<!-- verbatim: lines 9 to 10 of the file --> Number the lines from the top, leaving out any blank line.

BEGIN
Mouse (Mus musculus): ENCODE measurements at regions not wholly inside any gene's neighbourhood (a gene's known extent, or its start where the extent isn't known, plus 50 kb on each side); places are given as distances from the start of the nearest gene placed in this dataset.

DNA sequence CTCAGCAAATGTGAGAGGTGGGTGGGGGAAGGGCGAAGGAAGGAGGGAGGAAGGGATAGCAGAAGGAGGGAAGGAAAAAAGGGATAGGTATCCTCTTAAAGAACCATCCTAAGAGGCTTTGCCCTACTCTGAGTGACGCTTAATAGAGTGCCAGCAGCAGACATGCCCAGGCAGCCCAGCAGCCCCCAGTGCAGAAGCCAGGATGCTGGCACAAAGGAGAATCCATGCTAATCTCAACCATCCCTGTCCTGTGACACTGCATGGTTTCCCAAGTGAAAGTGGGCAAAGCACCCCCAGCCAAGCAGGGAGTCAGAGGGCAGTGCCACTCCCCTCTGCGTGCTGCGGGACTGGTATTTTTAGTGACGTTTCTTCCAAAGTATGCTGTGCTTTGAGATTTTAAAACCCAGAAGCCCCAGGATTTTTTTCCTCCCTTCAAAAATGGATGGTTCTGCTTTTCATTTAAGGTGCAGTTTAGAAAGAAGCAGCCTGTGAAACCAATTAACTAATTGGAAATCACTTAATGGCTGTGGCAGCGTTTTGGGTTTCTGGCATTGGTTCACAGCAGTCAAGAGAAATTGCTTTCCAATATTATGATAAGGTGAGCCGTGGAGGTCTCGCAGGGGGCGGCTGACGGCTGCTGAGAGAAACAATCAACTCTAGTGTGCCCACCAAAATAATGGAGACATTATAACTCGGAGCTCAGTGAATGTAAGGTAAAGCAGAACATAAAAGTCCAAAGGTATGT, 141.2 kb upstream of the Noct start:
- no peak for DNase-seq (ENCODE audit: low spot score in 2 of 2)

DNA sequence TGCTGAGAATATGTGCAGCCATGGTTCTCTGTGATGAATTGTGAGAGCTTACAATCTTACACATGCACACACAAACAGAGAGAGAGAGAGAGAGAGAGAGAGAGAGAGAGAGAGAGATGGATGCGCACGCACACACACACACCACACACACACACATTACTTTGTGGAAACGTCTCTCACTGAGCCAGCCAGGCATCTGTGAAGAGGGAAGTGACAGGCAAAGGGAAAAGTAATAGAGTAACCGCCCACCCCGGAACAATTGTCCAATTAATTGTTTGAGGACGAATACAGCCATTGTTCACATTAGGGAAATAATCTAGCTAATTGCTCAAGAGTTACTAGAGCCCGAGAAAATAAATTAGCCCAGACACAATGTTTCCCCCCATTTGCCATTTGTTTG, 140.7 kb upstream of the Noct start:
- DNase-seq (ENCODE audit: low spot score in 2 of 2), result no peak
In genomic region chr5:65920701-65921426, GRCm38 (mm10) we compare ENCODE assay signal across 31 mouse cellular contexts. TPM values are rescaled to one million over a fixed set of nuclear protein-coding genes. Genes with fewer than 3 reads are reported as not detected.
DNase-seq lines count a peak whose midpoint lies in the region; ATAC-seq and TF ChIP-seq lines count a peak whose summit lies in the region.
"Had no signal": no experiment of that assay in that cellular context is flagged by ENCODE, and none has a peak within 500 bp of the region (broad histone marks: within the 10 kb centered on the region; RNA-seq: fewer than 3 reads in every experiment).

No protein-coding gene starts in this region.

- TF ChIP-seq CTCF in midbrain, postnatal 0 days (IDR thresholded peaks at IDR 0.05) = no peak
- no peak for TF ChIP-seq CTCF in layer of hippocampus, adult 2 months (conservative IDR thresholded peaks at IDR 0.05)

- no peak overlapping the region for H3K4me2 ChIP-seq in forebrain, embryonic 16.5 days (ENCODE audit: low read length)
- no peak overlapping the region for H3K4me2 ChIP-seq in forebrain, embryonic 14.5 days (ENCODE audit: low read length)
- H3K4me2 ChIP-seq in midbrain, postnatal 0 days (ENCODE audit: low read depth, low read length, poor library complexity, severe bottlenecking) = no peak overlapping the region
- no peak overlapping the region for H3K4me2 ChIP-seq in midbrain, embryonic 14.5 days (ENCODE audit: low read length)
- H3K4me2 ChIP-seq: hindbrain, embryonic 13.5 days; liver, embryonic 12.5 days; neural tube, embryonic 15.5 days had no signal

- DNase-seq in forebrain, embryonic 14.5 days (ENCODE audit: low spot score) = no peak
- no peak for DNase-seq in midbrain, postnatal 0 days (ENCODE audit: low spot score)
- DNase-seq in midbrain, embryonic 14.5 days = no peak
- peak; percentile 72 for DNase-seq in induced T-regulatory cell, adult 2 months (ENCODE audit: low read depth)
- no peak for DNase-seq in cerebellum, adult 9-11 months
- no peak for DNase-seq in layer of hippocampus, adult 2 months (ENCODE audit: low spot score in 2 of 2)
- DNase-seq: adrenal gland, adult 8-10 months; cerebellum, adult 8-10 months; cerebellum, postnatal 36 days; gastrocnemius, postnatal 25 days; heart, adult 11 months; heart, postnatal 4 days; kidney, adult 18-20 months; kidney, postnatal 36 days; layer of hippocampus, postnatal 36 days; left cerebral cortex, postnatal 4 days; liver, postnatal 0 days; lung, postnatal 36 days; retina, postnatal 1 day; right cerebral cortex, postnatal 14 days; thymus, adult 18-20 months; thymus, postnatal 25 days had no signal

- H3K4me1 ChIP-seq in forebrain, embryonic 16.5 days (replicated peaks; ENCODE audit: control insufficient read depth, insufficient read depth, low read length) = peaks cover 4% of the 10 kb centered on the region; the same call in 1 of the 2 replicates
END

No protein-coding gene starts in this region.

- TF ChIP-seq CTCF in midbrain, postnatal 0 days (IDR thresholded peaks at IDR 0.05) = no peak